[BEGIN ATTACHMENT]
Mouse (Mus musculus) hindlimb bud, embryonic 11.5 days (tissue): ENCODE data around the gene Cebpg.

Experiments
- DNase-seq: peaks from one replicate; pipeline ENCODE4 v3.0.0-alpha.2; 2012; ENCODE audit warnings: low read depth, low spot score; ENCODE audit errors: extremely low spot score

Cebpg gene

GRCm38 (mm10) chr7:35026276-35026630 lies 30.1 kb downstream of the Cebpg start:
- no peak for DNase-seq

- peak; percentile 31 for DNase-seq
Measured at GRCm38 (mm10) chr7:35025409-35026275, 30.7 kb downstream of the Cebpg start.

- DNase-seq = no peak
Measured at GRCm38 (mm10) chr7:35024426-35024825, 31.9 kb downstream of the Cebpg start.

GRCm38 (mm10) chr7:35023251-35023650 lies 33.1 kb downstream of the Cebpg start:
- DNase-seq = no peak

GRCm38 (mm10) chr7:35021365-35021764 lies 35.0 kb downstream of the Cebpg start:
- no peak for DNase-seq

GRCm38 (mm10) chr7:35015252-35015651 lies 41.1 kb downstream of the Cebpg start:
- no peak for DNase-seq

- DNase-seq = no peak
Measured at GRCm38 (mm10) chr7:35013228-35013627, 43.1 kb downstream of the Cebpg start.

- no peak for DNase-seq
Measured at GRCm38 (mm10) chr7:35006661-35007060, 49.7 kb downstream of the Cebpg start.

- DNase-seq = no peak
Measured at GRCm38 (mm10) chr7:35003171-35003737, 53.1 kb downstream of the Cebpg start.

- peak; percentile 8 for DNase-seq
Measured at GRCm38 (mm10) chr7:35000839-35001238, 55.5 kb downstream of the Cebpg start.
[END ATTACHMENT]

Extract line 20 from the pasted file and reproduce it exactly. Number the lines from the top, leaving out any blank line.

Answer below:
Measured at GRCm38 (mm10) chr7:35006661-35007060, 49.7 kb downstream of the Cebpg start.